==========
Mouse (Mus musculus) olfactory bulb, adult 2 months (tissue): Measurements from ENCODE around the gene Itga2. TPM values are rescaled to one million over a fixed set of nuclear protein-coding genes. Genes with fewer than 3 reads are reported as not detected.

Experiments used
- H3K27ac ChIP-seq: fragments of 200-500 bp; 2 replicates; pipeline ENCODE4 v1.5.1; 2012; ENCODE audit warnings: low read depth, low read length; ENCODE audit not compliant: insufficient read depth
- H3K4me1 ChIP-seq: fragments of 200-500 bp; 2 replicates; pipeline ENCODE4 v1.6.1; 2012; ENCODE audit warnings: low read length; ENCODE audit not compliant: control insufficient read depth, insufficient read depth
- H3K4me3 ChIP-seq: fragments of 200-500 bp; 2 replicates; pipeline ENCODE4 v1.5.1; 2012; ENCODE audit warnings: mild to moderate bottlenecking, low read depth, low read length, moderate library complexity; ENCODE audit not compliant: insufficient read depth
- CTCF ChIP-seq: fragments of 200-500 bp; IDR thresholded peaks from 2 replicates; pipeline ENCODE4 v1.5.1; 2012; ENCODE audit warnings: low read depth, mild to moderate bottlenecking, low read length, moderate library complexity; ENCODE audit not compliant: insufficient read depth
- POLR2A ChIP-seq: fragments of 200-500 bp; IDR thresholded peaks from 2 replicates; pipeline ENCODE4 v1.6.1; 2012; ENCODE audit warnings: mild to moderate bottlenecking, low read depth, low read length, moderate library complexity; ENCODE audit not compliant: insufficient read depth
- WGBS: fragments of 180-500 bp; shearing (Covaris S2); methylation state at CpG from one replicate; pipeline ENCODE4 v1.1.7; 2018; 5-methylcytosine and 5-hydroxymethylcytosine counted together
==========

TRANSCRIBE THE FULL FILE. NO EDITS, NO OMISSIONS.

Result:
Mouse (Mus musculus) olfactory bulb, adult 2 months (tissue): Measurements from ENCODE around the gene Itga2. TPM values are rescaled to one million over a fixed set of nuclear protein-coding genes. Genes with fewer than 3 reads are reported as not detected.

Experiments used
- H3K27ac ChIP-seq: fragments of 200-500 bp; 2 replicates; pipeline ENCODE4 v1.5.1; 2012; ENCODE audit warnings: low read depth, low read length; ENCODE audit not compliant: insufficient read depth
- H3K4me1 ChIP-seq: fragments of 200-500 bp; 2 replicates; pipeline ENCODE4 v1.6.1; 2012; ENCODE audit warnings: low read length; ENCODE audit not compliant: control insufficient read depth, insufficient read depth
- H3K4me3 ChIP-seq: fragments of 200-500 bp; 2 replicates; pipeline ENCODE4 v1.5.1; 2012; ENCODE audit warnings: mild to moderate bottlenecking, low read depth, low read length, moderate library complexity; ENCODE audit not compliant: insufficient read depth
- CTCF ChIP-seq: fragments of 200-500 bp; IDR thresholded peaks from 2 replicates; pipeline ENCODE4 v1.5.1; 2012; ENCODE audit warnings: low read depth, mild to moderate bottlenecking, low read length, moderate library complexity; ENCODE audit not compliant: insufficient read depth
- POLR2A ChIP-seq: fragments of 200-500 bp; IDR thresholded peaks from 2 replicates; pipeline ENCODE4 v1.6.1; 2012; ENCODE audit warnings: mild to moderate bottlenecking, low read depth, low read length, moderate library complexity; ENCODE audit not compliant: insufficient read depth
- WGBS: fragments of 180-500 bp; shearing (Covaris S2); methylation state at CpG from one replicate; pipeline ENCODE4 v1.1.7; 2018; 5-methylcytosine and 5-hydroxymethylcytosine counted together